Thursday, April 24, 2014

Scene of the Crime (1949)

Scene of the Crime is more police procedural than film noir, although it does certainly have a dark edge to it. It was made by MGM in 1949 and is slightly grittier than you’d expect from that studio.

Mike Conovan (Van Johnson) is a homicide cop investigating the murder of a detective. The circumstances of the murder suggest that the dead cop may not have been squeaky clean. Conovan knew the slain detective and can’t believe he was crooked.

Conovan and his partner Piper (John McIntire) are teaching rookie detective ‘C. C.’ Gordon the ropes. C. C. got his nickname from a reporter who described him as a carbon copy of Mike Conovan. Piper is an old hand who had once taught Conovan the ropes.

The evidence suggests that an out-of-town mob is trying to muscle into the book-making racket in LA. The out-of-town mob is known as the Royalty Gang and their trigger man has a couple of distinctive features that should make him easy to find - he has a twisted left hand and a portwine birthmark on his face. Only he turns out not to be so easy to find.

Conovan’s wife Gloria (Arlene Dahl) has been pressuring him into leaving the Homicide Squad. She wants a live husband not a dead hero. This makes things rather tense and they get eve more tense when Conovan has to romance young and very attractive burlesque queen Lili (Gloria DeHaven) in order to try to find some sort of lead. Lili is the movie’s femme fatale. She’s obviously Mike Conovan’s type of dame and he’s having some trouble remembering this is supposed to be business.

There’s the usual assortment of hoodlums and informers, the most useful of the informers being the cheerful Sleeper (Norman Lloyd).

There are the usual plot twists and turns as leads seem to keep going nowhere. The trail leads to a seedy private detective, to a burlesque joint, to various small-time bookies and the only connecting thread is that most of those involved, both directly and indirectly, had been in prison together. It all leads up to a climax that is exceptionally violent for an MGM production and that must have pushed the boundaries of the Production Code. 

Van Johnson’s performance is reasonably good although he’s not quite hardboiled enough to convince as a cop who supposedly has a reputation as a hot-head. Arlene Dahl is capable in her role as the wife who wishes her husband wasn’t a cop. Gloria DeHaven has the advantage of playing the most colourful of the main characters and does the femme fatale routine with style and with subtlety. Norman Lloyd as Sleeper steals every scene he’s in.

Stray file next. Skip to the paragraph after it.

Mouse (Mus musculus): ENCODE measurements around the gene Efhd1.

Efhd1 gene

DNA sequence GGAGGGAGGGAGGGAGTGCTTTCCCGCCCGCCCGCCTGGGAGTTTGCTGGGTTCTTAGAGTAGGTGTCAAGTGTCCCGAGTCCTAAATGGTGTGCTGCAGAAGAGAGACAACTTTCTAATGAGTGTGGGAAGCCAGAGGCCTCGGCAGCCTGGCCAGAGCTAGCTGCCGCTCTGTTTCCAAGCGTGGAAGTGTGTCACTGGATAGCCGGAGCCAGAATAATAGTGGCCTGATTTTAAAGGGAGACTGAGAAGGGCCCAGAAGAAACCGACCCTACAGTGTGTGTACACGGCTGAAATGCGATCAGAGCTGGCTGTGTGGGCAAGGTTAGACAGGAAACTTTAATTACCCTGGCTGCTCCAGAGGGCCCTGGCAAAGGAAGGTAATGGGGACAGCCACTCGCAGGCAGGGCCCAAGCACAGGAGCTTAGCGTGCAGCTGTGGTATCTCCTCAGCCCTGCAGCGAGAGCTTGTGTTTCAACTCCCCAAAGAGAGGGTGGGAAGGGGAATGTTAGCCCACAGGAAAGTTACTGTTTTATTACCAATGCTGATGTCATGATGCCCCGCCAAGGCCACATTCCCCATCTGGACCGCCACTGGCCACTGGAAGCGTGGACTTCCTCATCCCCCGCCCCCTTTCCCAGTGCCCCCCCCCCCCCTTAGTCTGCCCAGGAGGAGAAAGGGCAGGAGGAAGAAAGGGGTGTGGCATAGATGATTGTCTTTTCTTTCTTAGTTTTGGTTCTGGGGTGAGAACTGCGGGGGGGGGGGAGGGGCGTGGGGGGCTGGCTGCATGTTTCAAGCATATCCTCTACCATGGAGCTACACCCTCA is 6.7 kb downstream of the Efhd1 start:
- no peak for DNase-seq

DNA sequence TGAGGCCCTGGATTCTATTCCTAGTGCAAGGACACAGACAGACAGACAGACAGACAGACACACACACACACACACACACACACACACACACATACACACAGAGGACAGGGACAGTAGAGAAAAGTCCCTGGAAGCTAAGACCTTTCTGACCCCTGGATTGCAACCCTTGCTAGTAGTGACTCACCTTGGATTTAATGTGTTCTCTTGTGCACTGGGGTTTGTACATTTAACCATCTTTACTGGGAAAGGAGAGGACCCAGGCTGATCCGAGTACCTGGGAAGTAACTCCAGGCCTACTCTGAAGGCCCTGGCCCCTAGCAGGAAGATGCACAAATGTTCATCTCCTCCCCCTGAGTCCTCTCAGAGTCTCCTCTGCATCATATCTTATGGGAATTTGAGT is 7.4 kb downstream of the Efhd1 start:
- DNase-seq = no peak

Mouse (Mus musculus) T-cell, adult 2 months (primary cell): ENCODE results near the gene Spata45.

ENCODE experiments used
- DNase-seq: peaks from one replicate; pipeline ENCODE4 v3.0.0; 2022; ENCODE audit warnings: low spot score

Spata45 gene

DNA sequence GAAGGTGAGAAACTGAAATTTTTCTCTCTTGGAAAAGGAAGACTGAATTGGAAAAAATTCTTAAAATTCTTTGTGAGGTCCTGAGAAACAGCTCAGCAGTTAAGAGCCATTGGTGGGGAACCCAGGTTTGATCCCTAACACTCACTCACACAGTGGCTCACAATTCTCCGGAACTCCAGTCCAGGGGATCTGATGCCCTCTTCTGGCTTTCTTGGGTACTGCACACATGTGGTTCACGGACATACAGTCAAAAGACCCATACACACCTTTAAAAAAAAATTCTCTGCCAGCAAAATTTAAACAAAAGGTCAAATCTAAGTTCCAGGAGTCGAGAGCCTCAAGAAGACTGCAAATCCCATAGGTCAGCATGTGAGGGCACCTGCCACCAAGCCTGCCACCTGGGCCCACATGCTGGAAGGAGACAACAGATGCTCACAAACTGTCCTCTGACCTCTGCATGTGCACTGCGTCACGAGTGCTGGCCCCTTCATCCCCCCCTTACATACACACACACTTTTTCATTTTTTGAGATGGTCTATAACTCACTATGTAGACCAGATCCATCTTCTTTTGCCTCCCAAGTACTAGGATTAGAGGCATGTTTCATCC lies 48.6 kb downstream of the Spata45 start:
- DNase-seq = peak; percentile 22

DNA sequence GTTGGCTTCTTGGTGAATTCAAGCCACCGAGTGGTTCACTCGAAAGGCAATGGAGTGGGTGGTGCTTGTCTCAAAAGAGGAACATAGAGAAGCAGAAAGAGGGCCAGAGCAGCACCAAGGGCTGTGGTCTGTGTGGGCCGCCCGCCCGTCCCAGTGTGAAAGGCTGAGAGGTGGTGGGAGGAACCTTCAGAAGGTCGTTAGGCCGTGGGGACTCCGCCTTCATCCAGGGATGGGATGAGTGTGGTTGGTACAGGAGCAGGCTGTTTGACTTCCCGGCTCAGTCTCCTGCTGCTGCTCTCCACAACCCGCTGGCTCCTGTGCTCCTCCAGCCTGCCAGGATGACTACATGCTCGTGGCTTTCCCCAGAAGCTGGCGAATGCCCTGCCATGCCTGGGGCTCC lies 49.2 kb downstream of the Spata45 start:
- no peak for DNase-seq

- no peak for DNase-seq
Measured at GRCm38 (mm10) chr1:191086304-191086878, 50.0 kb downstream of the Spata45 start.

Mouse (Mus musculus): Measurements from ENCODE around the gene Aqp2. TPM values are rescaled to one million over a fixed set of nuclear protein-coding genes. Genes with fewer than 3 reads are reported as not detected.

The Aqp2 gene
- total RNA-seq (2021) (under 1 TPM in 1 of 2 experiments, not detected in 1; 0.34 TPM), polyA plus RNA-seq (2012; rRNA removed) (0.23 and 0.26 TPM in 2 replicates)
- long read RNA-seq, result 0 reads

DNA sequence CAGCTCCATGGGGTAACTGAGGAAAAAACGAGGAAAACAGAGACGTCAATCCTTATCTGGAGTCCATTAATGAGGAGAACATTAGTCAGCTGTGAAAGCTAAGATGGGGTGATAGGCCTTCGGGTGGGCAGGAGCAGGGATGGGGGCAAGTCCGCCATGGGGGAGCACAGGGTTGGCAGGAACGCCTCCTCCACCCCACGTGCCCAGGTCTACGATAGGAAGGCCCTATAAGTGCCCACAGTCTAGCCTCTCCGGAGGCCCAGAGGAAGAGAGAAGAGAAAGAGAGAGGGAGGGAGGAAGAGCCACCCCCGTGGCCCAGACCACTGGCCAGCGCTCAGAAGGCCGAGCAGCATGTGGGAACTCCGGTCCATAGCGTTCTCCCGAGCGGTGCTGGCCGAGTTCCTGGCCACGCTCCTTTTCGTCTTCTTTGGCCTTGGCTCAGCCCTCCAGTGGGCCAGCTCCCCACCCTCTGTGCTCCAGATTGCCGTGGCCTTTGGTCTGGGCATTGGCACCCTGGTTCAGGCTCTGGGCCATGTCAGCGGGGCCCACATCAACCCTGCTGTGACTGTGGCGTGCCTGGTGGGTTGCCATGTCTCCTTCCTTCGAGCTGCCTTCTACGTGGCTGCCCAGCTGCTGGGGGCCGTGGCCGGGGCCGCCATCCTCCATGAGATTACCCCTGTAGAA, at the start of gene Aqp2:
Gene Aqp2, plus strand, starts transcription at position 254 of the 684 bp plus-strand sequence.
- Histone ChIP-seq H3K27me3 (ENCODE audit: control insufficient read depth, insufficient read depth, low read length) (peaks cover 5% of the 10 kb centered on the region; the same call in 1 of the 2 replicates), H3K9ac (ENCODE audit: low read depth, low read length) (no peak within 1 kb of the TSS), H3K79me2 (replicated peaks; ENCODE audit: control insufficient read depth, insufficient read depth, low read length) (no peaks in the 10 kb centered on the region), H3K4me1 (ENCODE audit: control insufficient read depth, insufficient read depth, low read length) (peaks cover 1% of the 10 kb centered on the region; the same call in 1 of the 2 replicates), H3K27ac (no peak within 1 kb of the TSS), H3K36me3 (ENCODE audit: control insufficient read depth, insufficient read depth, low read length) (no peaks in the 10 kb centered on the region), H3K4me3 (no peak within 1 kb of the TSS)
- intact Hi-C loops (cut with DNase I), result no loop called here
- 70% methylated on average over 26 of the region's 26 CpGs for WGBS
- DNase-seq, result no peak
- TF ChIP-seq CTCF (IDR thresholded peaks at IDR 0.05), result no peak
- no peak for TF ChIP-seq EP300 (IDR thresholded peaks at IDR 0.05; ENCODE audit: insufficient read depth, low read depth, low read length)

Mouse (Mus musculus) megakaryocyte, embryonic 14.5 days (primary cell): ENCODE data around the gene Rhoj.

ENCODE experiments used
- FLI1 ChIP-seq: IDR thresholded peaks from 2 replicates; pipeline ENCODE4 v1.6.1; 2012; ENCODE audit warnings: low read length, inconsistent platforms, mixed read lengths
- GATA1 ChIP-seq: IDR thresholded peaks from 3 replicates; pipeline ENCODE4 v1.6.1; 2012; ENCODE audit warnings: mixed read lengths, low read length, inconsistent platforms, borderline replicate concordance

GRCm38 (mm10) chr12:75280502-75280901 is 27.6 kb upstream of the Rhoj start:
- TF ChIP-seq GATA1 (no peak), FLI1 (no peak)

Writer Charles Schnee had a distinguished career before his untimely death at age 46. He was equally at home with melodrama and hardboiled material and while his screenplay contains no surprises it does have enough human drama to keep things interesting. Although he did helm the excellent film noir Rogue Cop director Roy Rowland made few crime films, which is a pity because the couple he did make showed plenty of potential.

Mike Conovan is an interesting enough character and the screenplay doesn’t play down the fact that cops sometimes have to do unsavoury things to get results and they have to face situations that present ethical dilemmas. But Conovan’s methods are simply the methods that any effective detective would have to employ. He is never in any danger of being corrupted, which means his character cannot in any genuine sense be regarded as a film noir protagonist.

Being an MGM movie this movie is somewhat lacking in the shadowy grungy film noir style although it does have its moments. It relies on hardboiled content rather than style, but a little more noir style would not have gone amiss.

As for actual film noir elements, there are very few. There is a femme fatale but content-wise that’s about it.

The Warner Archive made-on-demand DVD is barebones but it’s a good print.

Scene of the Crime is nothing startling but it’s a good well-made moderately hardboiled police procedural. Recommended.

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